*Today’s appropriately-’80s title song.
It’s Thursday, and for reasons unknown The Lego Car Blog is going spacey! Today’s finds fast-forward us to a time when hospitals can hover and the UN may actually be an effective organisation. No that’s silly, but hospitals probably will be able to hover.
First up (above) are the United Nations who have got themselves one heck of a cool looking buggy! Built by Flickr’s taxonlazar, making his TLCB debut, it features some gloriously retro Technic rims, custom mini-figures, and very un-UN-looking machine gun.
Next, and doubtless far more effectual, is Ted Andes‘ ‘M-E-H’ (mobile emergency hospital), surely otherwise known as an ambulance Ted? No matter, it looks the business in Red Cross livery and is ready to ‘mitigate a broad range of epidemics, from zombie apocalypses to race fans getting alcohol poisoning from Malort‘.
There’s more to see of each build via the links above, and our customary link to the Red Cross can be found here.
It’s a bumper haul today at The Lego Car Blog, thanks to Tim Henderson and his wonderful collection of retro-futuristic hover cars. Loosely based on all manner of classic American machinery, Tim’s hover car concepts update their historic counterparts with a whole lot more vertical ability.
Models include a Buick Skymaster (apt name!) station wagon (pictured above), a pair of Pontiac Grand Prix (pictured below) and Mercury Meteors (more apt naming!) (top), and a very cool Blacktron-esque Dodge Charger and Chevrolet Caprice (bottom).
There’s more to see of each build, all of which contain a mini-figure and some delightful detailing, plus many more besides, at Tim’s ‘Hover Car’ Flickr album. Click on the link and leave gravity behind!
*Today’s title song, which has instantly made this blog 37% classier.
It’s a bumper posting today at The Lego Car Blog, as no less than five hover vehicles by Flickr’s Scott (aka Clever Lego Reference) make the grade for publication. Thankfully they were suggested by a reader, otherwise we’d like have a very fat and then very sick Elf on our hands.
Scott’s speeders range from civilian to military to municipal, with our favourite being the glorious black-hole refuse collection vehicle shown in the last picture. Although the fact that rubbish doesn’t simply disappear into a black hole is probably news to some. Recycle people!
Anyway, there’s more to see of each hover vehicle (plus others not shown here) at Scott’s photostream – Click the link above to make the jump.
This TLCB writer eagerly awaited ‘Blade Runner 2049’ after seeing the trailer where it looked really rather good. It turned out to be really rather good too, being visually spectacular although, at times, perhaps a little dull. Part of the visual brilliance came courtesy of this, the ‘Spinner’ Police cruiser, a successfully updated sequel to the 1980s original.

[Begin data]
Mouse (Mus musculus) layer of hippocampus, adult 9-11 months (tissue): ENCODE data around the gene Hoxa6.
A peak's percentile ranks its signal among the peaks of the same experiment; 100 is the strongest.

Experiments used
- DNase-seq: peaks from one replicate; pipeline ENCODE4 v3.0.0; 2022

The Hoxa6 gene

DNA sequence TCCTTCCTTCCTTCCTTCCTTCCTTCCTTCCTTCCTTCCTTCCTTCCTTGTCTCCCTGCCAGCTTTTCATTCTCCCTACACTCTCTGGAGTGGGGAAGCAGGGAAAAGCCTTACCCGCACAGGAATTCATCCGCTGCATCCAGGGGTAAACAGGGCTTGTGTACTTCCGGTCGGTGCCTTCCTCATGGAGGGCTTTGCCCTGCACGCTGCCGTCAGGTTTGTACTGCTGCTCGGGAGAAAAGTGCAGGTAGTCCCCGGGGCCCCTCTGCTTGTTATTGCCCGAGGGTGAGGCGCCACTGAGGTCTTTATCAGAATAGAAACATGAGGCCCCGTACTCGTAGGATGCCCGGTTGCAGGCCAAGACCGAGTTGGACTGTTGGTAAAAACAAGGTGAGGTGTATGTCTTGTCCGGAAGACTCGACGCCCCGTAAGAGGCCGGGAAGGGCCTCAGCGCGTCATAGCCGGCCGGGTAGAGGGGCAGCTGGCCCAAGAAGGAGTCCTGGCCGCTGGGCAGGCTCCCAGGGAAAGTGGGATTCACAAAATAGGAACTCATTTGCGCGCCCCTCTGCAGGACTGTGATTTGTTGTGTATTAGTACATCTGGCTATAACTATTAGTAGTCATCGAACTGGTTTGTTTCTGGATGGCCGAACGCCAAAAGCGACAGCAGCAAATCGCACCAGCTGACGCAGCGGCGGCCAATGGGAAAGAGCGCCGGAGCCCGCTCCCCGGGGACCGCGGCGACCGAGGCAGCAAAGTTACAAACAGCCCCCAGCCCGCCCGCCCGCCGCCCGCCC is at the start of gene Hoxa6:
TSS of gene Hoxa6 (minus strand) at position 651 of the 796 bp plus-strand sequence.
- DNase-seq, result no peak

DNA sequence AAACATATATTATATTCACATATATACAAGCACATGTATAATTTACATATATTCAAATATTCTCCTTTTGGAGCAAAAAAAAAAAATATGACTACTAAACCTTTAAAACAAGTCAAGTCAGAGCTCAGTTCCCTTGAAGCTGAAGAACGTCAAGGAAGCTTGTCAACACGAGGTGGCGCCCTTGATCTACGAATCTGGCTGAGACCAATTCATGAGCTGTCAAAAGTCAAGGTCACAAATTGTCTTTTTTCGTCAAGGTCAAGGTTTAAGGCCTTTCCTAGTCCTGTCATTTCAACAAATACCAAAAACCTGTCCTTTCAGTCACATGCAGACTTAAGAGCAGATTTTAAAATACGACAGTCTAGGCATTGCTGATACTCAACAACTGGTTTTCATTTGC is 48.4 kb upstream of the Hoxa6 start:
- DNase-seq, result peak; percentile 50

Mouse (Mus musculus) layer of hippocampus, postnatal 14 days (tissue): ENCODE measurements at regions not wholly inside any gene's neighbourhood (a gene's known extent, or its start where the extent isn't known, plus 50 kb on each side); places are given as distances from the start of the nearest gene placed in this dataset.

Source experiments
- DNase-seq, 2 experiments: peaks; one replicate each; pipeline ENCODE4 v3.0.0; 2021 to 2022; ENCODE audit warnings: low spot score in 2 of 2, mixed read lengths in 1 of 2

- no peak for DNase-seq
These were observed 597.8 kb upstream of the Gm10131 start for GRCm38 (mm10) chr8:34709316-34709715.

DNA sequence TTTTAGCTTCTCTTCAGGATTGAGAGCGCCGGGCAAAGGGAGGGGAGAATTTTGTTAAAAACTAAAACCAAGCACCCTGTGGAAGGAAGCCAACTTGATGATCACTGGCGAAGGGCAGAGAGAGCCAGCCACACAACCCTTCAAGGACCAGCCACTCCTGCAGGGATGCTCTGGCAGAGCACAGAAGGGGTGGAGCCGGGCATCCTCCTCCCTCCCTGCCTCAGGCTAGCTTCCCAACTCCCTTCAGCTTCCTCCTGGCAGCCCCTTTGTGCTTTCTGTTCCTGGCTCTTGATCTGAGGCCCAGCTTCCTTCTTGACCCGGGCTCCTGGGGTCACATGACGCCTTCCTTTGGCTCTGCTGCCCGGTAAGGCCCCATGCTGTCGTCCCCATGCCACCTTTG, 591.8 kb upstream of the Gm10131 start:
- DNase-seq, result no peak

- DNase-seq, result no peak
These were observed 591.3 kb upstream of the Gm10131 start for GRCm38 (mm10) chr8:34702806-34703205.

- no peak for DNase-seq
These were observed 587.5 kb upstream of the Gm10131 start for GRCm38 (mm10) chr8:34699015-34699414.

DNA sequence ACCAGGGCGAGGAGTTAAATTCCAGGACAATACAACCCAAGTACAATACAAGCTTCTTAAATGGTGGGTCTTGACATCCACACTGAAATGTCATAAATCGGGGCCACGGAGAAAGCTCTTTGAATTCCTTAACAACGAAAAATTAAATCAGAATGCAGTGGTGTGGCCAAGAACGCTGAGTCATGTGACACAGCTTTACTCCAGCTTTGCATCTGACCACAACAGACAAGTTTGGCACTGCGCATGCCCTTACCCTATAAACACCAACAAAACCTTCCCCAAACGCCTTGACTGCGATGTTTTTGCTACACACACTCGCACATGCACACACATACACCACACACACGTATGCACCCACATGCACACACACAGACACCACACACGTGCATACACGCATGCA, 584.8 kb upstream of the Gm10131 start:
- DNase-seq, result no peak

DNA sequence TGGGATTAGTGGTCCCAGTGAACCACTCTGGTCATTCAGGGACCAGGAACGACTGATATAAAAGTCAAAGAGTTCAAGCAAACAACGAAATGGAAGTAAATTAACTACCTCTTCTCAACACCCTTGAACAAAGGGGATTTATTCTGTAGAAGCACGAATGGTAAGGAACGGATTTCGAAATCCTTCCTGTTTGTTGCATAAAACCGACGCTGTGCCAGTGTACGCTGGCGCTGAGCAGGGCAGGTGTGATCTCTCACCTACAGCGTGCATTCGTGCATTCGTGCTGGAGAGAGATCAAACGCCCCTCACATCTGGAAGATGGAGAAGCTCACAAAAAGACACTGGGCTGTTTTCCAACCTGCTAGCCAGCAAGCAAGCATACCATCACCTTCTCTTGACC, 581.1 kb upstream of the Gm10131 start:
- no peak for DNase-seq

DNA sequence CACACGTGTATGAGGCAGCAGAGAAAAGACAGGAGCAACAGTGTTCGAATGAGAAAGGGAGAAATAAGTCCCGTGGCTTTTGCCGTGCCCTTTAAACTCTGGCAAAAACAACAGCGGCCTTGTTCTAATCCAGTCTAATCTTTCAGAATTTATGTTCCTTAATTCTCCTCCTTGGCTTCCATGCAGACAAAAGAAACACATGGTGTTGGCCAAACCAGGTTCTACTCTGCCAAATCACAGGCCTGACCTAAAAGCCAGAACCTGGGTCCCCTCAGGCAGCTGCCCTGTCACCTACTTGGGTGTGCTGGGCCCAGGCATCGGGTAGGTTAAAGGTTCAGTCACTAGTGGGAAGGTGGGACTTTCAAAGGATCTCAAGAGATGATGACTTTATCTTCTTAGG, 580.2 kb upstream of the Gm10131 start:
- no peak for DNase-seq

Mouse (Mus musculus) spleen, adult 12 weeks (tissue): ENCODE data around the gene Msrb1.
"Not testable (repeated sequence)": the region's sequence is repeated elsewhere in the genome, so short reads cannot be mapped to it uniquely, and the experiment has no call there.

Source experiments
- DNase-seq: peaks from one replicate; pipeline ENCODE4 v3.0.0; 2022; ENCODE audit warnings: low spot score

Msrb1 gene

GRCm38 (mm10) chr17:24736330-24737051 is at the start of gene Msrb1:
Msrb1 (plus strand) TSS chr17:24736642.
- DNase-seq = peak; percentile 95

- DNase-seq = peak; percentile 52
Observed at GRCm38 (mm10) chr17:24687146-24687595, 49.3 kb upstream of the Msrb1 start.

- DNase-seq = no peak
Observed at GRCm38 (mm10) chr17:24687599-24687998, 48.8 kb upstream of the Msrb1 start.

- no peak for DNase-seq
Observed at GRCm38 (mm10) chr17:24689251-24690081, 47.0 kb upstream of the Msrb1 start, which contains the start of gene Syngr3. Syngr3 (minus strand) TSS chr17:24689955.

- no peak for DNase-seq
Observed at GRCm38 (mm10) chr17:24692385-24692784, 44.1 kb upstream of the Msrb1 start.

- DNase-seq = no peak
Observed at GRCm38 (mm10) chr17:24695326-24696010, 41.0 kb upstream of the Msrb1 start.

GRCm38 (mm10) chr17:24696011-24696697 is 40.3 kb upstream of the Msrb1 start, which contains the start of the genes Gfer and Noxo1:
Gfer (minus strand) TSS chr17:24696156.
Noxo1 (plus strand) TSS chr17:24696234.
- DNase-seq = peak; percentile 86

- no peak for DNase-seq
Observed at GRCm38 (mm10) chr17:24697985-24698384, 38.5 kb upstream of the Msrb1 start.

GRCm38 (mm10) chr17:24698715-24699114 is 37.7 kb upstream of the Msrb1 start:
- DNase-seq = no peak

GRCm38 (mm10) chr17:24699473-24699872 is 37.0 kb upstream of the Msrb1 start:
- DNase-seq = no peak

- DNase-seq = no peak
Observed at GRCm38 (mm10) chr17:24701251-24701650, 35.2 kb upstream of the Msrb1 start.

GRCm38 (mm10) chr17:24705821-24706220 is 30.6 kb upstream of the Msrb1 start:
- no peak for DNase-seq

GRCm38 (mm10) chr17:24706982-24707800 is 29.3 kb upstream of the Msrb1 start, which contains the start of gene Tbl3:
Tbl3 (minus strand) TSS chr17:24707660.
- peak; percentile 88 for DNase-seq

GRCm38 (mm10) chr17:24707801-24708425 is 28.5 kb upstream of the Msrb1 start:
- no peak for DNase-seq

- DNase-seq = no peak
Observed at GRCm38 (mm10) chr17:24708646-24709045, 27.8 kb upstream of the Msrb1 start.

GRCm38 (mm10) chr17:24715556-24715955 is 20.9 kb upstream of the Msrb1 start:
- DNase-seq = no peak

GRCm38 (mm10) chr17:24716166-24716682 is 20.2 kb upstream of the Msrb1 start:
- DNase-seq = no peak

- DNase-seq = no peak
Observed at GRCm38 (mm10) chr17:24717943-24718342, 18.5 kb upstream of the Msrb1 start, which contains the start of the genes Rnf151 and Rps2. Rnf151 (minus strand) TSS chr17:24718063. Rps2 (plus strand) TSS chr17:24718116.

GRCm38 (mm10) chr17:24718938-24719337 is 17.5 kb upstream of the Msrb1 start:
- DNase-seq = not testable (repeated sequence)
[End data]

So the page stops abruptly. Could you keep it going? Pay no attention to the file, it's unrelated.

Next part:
This excellent Lego recreation of the latest incarnation of the Spinner concept found in Blade Runner 2049 was suggested to us by a reader and comes from Flickr’s [Carter]. With forward-opening doors and lowering landing-gear [Carter]’s model features some nice playability too, and there’s more to see at his photostream via the link above.
This unusual-looking chap has got himself one hell of a ride. According to the brochure, “The Chrysler 300XH is the next great luxury hover car for the discerning driver. Featuring a powerful 614 cubic inch wedge combustion engine driving two Sirius Cyberdine Industries 4982HL magnetrons, the 300XH gives a decadently smooth ride with ample power available at a touch of the accelerator.” Well we’re sold. Where do we sign Tim Henderson?
We’re longing for the day when the hover car is a reality. Better yet, for when a normal car can be retro-fitted with a hover function. It happened in Back to the Future Part II, which whilst set in the future is now of course in the past, and they accurately predicted the flat screen TV, video calling, and gesture control, so there’s hope!
In the meantime we’ll turn to Flickr’s Tim Henderson, who has retro-fitted some of his lovely Town-scale vehicles with their own hover function by replacing their wheels with a variety of futuristic hovering paraphernalia .
Each vehicle’s hovering facility is unique and all can be viewed in more detail at Tim’s photostream by clicking here. If you’re reading this and work for a tech or car company, take a look and get to work!
We’ll watch the Back to the Future trilogy literally every time it’s on television, which means it plays quite regularly here at TLCB Towers. Flickr’s Primoz Mlakar has gone one step further though, as cinema’s most iconic movie car is permanently showing on his TV.
This absolutely wonderful period-correct 1980s Sony television, complete with the famous flying DeLorean from Back to the Future Part II, has caused our collective jaw to drop here in the office, and we cannot recommend taking a closer look highly enough. This is the build of the year so far.